To sue companies for compensation because of infringement of license rights has become a profitable business model over the past years. Often, there is one and the same cause for the infringement of license rights: media assets like images, video and audio files are bought decentralized and saved on local computers. Even though many companies know about this fact, they often don’t know how to deal with license rights in a professional way. This results in various negative effects: companies don’t have an overview of the type and amount of media objects circulating through their departments. They also don’t know the actual demand for media assets nor for what purpose they are allowed to be used. In addition, images are often over-licensed or under-licensed, which leads to unnecessary costs.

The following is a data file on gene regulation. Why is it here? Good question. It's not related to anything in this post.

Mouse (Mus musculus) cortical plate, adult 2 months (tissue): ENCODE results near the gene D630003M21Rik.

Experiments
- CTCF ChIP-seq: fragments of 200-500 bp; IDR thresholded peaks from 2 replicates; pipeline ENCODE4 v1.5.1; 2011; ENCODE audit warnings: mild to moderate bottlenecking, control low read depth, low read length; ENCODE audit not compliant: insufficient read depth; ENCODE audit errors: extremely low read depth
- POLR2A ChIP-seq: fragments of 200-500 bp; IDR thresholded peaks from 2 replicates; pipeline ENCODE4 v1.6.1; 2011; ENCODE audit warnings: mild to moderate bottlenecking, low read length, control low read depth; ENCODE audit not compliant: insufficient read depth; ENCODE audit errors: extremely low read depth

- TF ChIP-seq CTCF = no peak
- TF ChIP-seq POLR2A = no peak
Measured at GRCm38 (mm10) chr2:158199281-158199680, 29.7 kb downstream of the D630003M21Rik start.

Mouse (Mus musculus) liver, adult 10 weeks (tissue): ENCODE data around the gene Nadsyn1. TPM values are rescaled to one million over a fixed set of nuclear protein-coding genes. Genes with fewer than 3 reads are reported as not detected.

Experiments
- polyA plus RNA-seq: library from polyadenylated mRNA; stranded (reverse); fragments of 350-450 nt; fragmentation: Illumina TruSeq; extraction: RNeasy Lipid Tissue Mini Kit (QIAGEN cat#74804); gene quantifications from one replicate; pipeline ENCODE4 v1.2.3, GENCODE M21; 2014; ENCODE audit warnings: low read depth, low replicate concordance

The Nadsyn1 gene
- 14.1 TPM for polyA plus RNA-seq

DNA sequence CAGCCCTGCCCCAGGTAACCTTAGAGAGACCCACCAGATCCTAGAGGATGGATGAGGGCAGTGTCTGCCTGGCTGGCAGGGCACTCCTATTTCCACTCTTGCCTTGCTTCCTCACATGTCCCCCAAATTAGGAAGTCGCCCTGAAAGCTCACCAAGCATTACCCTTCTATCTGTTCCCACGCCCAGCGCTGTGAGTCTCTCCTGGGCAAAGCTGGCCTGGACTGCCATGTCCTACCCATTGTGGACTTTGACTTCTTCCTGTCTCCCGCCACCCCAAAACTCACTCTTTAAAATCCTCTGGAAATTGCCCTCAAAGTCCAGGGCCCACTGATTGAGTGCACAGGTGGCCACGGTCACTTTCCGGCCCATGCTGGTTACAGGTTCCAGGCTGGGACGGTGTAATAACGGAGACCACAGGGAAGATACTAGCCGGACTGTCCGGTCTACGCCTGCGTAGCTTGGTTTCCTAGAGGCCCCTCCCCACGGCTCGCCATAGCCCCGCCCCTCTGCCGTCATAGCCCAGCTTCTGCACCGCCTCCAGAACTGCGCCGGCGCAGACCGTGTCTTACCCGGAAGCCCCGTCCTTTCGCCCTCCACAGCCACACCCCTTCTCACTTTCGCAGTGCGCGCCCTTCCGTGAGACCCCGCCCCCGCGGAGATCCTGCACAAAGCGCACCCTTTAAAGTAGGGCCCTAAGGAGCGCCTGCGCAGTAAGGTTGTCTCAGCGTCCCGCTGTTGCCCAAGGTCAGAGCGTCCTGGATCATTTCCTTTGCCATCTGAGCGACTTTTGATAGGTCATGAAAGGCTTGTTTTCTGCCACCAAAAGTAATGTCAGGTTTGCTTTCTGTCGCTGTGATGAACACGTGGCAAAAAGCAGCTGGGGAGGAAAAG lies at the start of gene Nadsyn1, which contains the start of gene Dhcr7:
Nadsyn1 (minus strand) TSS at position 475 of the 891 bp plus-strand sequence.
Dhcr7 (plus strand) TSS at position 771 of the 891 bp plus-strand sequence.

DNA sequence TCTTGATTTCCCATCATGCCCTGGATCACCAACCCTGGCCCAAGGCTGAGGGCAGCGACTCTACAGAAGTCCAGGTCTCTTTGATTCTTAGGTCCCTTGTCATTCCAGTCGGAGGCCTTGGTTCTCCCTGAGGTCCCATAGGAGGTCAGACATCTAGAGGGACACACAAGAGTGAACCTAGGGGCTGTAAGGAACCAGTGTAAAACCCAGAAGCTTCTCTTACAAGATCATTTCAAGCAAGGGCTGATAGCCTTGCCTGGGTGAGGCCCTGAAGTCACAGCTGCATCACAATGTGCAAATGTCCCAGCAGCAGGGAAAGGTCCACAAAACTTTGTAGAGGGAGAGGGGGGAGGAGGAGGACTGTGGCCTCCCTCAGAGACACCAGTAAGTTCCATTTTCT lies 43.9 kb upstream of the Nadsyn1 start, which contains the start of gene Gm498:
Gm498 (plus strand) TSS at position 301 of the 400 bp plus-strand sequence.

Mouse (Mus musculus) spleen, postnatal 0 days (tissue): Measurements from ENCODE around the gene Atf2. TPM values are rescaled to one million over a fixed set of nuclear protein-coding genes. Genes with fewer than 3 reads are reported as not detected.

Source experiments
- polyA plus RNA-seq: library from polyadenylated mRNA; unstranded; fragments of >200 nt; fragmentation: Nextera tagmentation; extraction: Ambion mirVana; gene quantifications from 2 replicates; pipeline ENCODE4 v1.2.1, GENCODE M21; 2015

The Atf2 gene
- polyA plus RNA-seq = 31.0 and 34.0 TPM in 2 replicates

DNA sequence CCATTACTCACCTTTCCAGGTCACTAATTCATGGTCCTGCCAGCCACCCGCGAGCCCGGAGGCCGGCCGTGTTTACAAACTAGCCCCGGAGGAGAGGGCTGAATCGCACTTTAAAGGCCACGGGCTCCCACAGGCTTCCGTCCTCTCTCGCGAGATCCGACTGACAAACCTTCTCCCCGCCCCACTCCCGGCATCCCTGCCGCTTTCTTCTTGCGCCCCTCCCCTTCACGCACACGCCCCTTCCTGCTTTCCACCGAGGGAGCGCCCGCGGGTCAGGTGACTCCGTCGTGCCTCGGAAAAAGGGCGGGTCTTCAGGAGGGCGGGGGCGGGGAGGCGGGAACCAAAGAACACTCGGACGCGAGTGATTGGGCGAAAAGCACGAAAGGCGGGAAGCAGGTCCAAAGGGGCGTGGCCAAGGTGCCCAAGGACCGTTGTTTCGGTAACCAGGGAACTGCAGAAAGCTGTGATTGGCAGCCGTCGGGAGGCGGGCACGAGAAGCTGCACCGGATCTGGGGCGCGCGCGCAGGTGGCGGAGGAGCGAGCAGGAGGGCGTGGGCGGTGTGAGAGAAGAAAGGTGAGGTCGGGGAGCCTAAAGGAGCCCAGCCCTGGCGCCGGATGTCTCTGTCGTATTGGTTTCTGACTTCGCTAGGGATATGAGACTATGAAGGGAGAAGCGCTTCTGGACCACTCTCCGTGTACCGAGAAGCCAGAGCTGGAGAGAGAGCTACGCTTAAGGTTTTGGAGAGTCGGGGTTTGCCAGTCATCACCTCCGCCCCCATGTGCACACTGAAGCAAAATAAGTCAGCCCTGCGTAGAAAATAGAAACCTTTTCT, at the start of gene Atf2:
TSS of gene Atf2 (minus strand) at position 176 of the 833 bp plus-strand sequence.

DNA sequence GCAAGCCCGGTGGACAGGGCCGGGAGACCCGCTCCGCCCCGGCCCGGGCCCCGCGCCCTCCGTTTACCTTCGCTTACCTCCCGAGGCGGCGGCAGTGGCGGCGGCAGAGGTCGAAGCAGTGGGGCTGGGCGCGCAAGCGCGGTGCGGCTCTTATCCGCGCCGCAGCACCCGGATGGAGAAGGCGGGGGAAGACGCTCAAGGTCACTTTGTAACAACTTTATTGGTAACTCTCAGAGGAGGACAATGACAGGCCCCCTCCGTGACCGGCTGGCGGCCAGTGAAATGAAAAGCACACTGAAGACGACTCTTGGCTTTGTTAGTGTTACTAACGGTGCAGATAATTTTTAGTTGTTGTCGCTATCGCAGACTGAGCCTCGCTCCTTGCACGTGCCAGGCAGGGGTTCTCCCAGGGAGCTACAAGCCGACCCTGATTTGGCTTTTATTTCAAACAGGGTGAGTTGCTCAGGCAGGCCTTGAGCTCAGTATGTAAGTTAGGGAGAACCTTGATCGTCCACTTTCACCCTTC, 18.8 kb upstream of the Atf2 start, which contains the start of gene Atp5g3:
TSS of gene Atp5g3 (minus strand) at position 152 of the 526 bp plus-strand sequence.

The questions of how to make global brands a success in local markets and how to adapt global brand management and all of the marketing communication it entails to the needs of local markets are of huge significance. Anyone who thinks that adapting marketing communication to local markets is as simple as translating the advertising material and other content into the relevant target languages is barking up the wrong tree. Translators are usually language experts who at best know a little about the specific details of the subject, and at worse know absolutely nothing. And even a translation that is technically correct is still a long way from being effective. A marketing text has to speak the language of the target group in not just a literal sense, but in a figurative sense, too.